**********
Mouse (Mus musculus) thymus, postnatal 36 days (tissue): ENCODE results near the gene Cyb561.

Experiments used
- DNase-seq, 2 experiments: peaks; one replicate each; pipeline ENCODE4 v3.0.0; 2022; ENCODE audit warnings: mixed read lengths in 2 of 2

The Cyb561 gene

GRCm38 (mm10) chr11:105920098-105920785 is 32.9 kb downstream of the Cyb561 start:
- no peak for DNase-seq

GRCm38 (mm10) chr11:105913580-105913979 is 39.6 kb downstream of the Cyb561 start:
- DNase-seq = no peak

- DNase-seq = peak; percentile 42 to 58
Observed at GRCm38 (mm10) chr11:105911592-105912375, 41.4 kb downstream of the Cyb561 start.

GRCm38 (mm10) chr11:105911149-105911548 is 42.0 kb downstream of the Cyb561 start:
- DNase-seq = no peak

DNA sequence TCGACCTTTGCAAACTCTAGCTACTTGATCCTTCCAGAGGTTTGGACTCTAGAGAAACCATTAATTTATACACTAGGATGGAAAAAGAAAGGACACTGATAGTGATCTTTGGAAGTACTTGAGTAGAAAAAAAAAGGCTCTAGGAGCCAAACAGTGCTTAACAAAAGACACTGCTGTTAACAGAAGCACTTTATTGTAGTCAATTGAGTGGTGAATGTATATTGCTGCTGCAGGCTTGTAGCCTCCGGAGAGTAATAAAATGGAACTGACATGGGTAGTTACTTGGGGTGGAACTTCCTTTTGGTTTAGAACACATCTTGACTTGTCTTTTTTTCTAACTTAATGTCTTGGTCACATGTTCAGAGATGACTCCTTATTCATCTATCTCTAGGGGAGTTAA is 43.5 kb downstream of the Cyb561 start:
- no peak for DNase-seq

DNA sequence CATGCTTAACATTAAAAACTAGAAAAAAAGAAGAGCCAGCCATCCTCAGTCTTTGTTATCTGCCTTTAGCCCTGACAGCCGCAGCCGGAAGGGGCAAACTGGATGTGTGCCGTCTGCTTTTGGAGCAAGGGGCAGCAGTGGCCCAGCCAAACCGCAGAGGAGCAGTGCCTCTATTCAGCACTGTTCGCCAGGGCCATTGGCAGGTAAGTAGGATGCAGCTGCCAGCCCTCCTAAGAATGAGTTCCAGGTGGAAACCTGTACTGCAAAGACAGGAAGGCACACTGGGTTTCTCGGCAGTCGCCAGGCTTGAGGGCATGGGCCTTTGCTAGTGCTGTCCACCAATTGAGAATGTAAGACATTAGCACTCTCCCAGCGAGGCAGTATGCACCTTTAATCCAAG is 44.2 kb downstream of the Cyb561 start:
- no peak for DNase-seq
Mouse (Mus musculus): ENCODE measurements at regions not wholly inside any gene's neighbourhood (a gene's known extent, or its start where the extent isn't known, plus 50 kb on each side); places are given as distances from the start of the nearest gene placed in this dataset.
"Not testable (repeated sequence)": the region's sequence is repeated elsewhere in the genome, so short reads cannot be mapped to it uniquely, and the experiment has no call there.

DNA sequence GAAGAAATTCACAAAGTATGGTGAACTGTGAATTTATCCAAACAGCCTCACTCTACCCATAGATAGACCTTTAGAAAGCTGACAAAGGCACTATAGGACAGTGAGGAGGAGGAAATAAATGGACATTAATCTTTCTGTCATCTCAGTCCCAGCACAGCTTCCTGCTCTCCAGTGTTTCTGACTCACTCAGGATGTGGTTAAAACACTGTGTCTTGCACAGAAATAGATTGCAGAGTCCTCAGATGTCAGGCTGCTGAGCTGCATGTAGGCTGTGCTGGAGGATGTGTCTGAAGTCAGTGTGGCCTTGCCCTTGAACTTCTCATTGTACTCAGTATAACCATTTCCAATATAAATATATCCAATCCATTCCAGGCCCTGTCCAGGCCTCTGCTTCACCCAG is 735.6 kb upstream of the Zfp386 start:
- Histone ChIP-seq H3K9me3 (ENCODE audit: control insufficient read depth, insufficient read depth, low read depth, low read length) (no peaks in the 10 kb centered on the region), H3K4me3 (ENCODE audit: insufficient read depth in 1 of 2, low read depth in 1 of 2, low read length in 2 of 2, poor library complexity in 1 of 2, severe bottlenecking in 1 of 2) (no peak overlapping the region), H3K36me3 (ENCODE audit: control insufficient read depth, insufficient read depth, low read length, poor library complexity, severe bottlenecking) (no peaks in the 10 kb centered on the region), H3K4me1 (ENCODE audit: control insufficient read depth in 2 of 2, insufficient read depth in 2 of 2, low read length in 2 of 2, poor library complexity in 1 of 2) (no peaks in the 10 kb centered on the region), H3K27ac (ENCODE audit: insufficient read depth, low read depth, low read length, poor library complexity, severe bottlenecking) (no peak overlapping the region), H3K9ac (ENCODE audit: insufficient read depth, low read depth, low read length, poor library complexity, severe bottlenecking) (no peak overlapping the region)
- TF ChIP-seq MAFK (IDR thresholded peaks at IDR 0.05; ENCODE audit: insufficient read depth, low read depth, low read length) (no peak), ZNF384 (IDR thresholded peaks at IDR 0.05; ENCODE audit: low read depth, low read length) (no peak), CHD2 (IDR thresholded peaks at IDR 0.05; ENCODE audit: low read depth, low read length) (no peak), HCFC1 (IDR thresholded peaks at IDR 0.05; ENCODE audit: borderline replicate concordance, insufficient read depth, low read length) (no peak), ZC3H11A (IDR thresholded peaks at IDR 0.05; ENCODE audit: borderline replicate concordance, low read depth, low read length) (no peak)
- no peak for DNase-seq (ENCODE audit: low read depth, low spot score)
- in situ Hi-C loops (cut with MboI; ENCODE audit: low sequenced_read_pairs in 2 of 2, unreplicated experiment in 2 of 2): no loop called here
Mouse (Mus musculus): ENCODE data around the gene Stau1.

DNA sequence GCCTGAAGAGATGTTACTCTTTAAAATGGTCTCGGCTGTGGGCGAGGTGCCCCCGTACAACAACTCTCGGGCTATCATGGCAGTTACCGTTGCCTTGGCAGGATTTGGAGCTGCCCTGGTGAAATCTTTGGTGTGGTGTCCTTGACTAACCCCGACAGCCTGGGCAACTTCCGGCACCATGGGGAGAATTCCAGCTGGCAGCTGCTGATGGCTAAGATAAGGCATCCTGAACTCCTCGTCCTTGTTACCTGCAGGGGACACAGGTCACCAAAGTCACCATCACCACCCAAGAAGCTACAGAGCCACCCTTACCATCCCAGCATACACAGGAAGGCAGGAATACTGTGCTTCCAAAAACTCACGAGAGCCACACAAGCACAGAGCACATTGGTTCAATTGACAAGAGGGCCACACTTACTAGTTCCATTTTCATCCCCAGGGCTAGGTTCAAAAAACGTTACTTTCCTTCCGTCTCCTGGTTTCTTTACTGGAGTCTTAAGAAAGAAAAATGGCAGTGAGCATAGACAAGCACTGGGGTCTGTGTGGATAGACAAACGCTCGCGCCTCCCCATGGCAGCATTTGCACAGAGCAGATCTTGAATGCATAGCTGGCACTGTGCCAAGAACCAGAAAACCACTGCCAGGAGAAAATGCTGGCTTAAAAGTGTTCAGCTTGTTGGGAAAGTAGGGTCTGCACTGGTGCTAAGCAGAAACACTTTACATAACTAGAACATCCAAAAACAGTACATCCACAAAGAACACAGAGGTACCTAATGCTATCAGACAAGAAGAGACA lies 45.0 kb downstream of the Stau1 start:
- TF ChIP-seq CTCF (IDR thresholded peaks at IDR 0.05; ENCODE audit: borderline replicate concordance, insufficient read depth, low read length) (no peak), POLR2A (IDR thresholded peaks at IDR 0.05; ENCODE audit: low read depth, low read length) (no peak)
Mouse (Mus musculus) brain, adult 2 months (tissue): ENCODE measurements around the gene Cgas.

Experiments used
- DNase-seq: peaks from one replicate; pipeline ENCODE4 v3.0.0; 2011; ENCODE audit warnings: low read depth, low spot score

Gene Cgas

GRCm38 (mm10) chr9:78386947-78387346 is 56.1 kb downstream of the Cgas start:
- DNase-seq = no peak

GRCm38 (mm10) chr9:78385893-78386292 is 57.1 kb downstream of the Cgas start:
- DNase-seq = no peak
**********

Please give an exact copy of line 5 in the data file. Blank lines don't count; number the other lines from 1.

GRCm38 (mm10) chr11:105920098-105920785 is 32.9 kb downstream of the Cyb561 start: